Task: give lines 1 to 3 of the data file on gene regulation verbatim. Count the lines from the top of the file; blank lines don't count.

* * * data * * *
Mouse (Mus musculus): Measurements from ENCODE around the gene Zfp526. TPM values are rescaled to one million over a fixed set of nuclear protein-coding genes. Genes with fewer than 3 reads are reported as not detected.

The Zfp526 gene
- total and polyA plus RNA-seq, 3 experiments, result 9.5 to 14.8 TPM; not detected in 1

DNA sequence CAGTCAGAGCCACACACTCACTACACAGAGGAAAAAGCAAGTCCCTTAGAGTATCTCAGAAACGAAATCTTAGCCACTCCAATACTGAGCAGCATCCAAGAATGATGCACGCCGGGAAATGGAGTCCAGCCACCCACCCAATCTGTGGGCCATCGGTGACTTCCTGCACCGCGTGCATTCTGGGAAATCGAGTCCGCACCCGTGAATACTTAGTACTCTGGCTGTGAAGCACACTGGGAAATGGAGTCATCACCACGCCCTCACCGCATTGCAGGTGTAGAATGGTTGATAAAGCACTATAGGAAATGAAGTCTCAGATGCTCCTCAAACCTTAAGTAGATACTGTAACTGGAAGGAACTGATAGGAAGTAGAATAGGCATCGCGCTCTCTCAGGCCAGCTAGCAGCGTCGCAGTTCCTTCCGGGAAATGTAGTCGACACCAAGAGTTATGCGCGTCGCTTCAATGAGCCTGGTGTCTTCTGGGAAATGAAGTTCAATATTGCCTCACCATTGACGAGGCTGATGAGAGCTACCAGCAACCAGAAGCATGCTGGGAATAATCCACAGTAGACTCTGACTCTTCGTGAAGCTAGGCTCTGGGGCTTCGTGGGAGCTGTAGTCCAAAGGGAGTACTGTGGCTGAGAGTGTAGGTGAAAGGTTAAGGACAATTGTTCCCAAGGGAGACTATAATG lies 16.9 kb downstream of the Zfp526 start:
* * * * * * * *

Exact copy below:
Mouse (Mus musculus): Measurements from ENCODE around the gene Zfp526. TPM values are rescaled to one million over a fixed set of nuclear protein-coding genes. Genes with fewer than 3 reads are reported as not detected.

The Zfp526 gene
- total and polyA plus RNA-seq, 3 experiments, result 9.5 to 14.8 TPM; not detected in 1